Connected Devices with their physical nature, computational logic, and networking capability span across the device and network layers of this architecture. The use of standardised APIs allows for independent design and open exchange of the computation and networking elements. Moreover, the use of Remote APIs over the public internet enables interactions from higher architectural layers, namely services and content.
The principle of “generativity" describes a technology’s ability to enable users to create or produce new content or use-cases, unanticipated by the original designers (Zittrain, 2008). Generativity also implies that technology can “become inherently dynamic and malleable" (Yoo, et al., 2012, p. 1399). The modularity and malleability of Connected Devices, combined with the layered nature of the technology, gives rise to characteristics of generativity within IoT. This makes the technology ideal to serve as a platform for a variety applications such as smart-homes, manufacturing, and agriculture.
The IoT’s generativity enables it to serve as a platform for technological ecosystems in agriculture
An indicator of pervasive digital innovation is the emergence of platforms as a centre for further development (Yoo, et al., 2012). A platform is defined as “a building block, providing an essential function to a technological system — which acts as a foundation upon which other firms can develop complementary products, technologies or services" (Gawer, 2009, p. 2). Combining a platform with its various components forms an ecosystem. The Internet of Things is most powerful when its encompassed devices exist within contextually aware ecosystems, reliant on standardised interfaces for machine-to-machine communication (Michael, 2014).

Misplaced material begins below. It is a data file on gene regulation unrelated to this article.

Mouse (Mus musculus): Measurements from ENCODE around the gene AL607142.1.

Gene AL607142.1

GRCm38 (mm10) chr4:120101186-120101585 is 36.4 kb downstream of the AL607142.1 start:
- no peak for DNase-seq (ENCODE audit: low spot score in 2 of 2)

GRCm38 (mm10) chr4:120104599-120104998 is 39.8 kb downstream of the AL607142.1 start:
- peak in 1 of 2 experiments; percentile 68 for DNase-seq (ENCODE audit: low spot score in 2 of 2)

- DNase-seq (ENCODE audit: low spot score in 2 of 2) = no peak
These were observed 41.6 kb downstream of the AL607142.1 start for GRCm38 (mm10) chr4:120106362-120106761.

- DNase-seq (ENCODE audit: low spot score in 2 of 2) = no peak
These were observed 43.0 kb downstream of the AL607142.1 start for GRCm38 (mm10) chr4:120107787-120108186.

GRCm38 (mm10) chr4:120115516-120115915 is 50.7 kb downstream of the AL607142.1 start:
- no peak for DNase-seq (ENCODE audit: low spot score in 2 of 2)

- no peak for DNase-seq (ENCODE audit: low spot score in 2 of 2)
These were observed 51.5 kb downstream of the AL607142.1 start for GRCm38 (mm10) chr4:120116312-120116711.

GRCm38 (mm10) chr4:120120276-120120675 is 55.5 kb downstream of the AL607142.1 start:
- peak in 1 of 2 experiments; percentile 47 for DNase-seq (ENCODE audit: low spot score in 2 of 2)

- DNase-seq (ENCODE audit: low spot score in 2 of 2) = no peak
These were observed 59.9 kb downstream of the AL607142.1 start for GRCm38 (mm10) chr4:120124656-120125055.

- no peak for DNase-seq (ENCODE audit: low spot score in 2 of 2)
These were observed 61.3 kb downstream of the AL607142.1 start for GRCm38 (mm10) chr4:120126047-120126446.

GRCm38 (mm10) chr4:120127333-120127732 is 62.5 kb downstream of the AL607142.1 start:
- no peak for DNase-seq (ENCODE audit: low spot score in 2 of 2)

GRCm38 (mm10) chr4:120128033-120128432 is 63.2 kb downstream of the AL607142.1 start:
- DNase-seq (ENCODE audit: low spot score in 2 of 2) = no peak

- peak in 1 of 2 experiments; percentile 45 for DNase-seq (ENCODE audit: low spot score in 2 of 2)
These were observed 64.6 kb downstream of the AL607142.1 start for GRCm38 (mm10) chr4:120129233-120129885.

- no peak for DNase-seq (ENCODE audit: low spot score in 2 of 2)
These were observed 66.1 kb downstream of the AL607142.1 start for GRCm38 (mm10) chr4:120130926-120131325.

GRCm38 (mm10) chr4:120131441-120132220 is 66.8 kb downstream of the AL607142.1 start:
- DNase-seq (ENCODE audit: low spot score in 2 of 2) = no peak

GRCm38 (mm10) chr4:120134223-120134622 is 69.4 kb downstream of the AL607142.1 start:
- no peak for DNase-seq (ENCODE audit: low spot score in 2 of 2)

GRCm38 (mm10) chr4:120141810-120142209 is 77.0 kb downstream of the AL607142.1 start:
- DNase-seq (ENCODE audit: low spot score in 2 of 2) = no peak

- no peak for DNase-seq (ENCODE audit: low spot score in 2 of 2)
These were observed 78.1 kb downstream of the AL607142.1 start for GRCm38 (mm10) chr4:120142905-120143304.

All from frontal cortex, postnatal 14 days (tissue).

Platform thinking is evident across many IoT efforts that extend beyond consumer markets and into industrial applications, which demonstrates the generativity of the technology. For instance, Thingworx develops an enterprise IoT Platform as a Service that can support a range of applications including agriculture (ThingWorx, 2013). It enables users to create and produce use-cases that were not originally anticipated and then offers a marketplace to sell and distribute user creations. Another example is the platform from GE and Bosch for Industrial IoT and “Industry 4.0" applications (Corner, 2016). The joint-venture emphasises modularity and interoperability with the hope of generative outcomes.